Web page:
Bolshoi learns steps to capitalism

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The Independent Online
The Bolshoi Ballet was in London last week, on its quietest but perhaps most important visit ever. Its task was to start the former Soviet Union's most famous arts enterprise on the road to capitalism.

A four-man delegation led by the Bolshoi Theatre's commercial director, Vitali Fomin, was getting to grips with computer systems for seat bookings as a first step to increasing its revenue.

At present the Bolshoi has little control over its tickets, which are a Russian currency all on their own. A well-established but informal system grew up over the years in which seats were allocated to government, Communist Party and company members. Many were sold on, and most visitors to Moscow obtain Bolshoi tickets from hotels or other third parties. So not only does the Bolshoi not sell large clutches of its own tickets, it fails to receive any cash for them.

The Bolshoi and Mr Fomin have taken months negotiating through delicate Moscow protocol to change this. There would be uproar if Muscovites, ardent ballet and opera fans, were priced out. 'It is very important that all marketing programmes are directed to satisfy audiences in Moscow as well as throughout the world,' said Mr Fomin.

The Bolshoi also wanted to be sure that it understood all the ramifications of these new routes for cash flow. A year ago it started to talk to a Scottish marketing group, Sporting Partnership. The fact that it had taken so long showed the 'seriousness of the intentions of both parties to make sure everything is right, and that the projects which we have prepared will bring good results for the Bolshoi', said Mr Fomin.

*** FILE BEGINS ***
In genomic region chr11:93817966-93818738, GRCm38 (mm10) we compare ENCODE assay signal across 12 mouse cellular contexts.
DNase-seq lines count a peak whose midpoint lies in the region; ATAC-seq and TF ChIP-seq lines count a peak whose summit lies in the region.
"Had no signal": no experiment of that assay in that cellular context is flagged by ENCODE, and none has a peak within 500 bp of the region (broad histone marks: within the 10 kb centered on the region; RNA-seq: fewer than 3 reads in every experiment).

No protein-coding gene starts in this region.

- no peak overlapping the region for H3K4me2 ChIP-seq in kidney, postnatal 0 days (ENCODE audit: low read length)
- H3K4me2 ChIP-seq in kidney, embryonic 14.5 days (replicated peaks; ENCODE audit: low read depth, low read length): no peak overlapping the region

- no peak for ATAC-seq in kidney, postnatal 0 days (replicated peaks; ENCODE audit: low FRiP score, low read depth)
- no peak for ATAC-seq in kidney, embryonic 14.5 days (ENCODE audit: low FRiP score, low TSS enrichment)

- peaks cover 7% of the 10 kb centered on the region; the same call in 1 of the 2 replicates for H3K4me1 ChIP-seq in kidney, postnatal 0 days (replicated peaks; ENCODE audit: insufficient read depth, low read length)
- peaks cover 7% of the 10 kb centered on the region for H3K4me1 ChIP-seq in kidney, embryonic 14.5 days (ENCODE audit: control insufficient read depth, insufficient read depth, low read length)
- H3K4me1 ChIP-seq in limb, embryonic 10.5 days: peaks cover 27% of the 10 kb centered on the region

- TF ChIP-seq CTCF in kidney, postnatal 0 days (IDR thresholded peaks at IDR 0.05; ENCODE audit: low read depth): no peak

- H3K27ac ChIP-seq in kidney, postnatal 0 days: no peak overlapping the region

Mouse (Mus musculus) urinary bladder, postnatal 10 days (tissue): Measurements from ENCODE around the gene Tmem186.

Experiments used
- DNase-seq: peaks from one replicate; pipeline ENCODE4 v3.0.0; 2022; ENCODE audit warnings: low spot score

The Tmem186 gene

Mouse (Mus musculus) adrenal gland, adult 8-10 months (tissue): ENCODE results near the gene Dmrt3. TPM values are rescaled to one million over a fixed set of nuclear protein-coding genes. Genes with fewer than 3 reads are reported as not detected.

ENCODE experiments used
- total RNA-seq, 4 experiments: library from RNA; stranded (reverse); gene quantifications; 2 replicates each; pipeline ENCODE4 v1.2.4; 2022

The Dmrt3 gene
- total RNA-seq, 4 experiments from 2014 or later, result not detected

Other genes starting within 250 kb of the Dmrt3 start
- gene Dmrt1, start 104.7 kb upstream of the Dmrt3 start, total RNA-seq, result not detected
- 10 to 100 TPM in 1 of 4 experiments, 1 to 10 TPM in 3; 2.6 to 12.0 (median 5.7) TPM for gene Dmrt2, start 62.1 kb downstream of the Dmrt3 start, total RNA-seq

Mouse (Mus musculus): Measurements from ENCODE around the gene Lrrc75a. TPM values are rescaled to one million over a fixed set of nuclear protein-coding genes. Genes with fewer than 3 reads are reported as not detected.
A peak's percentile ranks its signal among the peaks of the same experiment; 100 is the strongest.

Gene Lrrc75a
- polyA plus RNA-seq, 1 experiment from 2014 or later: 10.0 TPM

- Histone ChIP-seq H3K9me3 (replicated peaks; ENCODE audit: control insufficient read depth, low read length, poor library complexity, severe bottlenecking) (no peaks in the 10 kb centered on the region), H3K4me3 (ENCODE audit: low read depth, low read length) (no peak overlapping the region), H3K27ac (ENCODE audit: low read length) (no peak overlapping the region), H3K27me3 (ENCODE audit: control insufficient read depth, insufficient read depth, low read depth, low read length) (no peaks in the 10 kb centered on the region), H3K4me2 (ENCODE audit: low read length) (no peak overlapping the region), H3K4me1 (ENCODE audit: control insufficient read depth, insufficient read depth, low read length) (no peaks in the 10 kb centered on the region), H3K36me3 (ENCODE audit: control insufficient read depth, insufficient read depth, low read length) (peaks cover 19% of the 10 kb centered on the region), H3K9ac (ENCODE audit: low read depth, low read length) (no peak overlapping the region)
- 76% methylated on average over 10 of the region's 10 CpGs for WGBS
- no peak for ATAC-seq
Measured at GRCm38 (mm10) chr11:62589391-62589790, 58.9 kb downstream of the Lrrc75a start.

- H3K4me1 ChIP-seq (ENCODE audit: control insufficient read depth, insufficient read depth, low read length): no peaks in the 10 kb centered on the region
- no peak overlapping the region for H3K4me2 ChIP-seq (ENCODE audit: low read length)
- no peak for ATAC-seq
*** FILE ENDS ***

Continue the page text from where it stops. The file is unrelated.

Early next year a computer system will have been installed in Moscow, connected to booking agents all round the world. Anyone planning a visit to the city can check from their home town what the future Bolshoi programme will be, and book a ticket, in confidence that it will guarantee a seat. Hard-pressed Russians will still be able to buy admission for less than 100 roubles (less than 50p), local inflation allowing.

But tickets are only the beginning of the Bolshoi's quest for cash. It has to support a staff thought to total over 3,000 - nobody seems sure of the exact number - in its ballet and theatre companies, orchestra and workshops, as well as to pay for the upkeep of the buildings and precious museum.

The costs run into tens of millions of pounds, and are no longer guaranteed to be covered by the state.

Mr Fomin and his colleagues want potential Western sponsors to take whole boxes or seat blocks. They also looked at glossy programme designs to attract Western advertising, and merchandise for a Bolshoi shop.